This is the same for departure angle (except it is inverse). The ramp over angle refers to the clearance under the middle of your vehicle. If you look side on to your car, you can imagine a triangle from bend the the front wheel to in front of the rear wheel, and the centre underneath. The higher your vehicle sits, the better ramp over angle you have and as a result the larger object that you can drive over without it touching.
Why fit a lift kit?
There are generally only a few reasons to fit a lift kit. The first is to increase clearance. The second is to fit larger tyres, and the third is to make the Hilux look better. A fourth reason is to get better flex out of the suspension (but a big lift is not always required to achieve this).
What I learned very quickly with my Hilux is that there are multiple ways to achieve the same result, which not everyone knows. For example, if you want to fit larger tyres you can either fit a body lift or suspension lift, or you can move the diff forward, cut the guards, hammer them in a little bit or fit extended shackles. Each require a different amount of money and effort, and will achieve very similar results (with some being better than others).
What is the difference between a body lift and suspension lift?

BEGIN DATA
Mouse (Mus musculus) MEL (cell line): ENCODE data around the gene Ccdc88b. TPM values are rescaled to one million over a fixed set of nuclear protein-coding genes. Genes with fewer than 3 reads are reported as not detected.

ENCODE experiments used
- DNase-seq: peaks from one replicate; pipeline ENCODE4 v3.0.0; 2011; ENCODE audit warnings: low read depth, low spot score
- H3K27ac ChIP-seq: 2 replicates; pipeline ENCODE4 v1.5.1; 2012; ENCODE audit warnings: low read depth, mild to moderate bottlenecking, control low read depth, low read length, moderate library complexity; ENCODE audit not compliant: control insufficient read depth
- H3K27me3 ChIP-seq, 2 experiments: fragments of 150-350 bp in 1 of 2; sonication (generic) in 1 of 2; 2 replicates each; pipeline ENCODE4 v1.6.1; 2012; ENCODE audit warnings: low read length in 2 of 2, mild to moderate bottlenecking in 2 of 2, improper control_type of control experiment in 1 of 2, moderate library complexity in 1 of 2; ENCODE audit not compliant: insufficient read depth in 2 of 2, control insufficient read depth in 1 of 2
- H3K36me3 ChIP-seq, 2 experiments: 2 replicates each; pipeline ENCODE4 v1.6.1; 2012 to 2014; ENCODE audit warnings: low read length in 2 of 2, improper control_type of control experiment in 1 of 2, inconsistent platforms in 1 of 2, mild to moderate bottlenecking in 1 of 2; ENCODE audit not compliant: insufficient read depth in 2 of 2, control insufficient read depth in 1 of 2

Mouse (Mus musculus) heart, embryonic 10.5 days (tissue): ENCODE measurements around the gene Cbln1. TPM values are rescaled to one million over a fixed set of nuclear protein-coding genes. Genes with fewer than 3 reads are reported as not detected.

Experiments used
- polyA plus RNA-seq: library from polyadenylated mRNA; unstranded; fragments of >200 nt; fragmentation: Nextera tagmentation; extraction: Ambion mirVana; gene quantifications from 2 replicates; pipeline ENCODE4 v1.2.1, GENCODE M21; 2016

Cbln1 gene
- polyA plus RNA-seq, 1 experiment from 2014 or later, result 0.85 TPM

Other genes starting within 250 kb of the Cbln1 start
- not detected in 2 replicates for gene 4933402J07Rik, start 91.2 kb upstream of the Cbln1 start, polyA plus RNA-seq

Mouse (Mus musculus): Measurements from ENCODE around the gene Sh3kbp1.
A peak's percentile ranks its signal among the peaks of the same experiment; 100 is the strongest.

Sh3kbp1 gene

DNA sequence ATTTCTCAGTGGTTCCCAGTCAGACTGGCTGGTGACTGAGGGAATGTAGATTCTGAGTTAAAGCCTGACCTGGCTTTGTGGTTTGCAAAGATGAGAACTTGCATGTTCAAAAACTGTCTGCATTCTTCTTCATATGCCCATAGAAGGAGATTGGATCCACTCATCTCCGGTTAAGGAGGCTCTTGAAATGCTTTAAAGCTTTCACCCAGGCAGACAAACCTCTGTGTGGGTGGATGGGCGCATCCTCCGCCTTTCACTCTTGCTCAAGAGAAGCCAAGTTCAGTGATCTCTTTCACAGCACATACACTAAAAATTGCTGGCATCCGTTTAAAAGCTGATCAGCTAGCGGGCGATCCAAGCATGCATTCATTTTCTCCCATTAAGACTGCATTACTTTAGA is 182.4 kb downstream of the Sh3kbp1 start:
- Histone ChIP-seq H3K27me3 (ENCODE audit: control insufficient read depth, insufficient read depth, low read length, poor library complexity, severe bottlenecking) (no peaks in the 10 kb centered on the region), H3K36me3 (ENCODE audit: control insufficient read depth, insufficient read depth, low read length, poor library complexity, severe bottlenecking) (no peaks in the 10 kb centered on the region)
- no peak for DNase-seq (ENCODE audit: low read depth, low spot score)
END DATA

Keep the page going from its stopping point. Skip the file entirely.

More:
A Body Lift:
A Body lift refers to lifting the body off the chassis of the vehicle. You do this by fitting aluminium, steel or poly blocks in between the chassis and body. The most common body lift kits are 1” or 2” (25 and 50mm) but some people do 3, 4 and even 5”.
A body lift will give you a better approach and departure angle, but not necessarily a better ramp over angle. What you need to remember is that the chassis stays in the same location, meaning it is just as low as it was before. Please note in Western Australia fitting a body lift kit to a vehicle with air bags is illegal (I am unsure about other states).
Advantages of a body lift
– Body lifts are considerably cheaper than suspension lifts, and they won’t wear out over time if done correctly.- The centre of gravity is kept lower as you are only lifting the body and not the whole chassis- It limits the sideways movement as a pose to a bigger suspension lift
Disadvantages of a body lift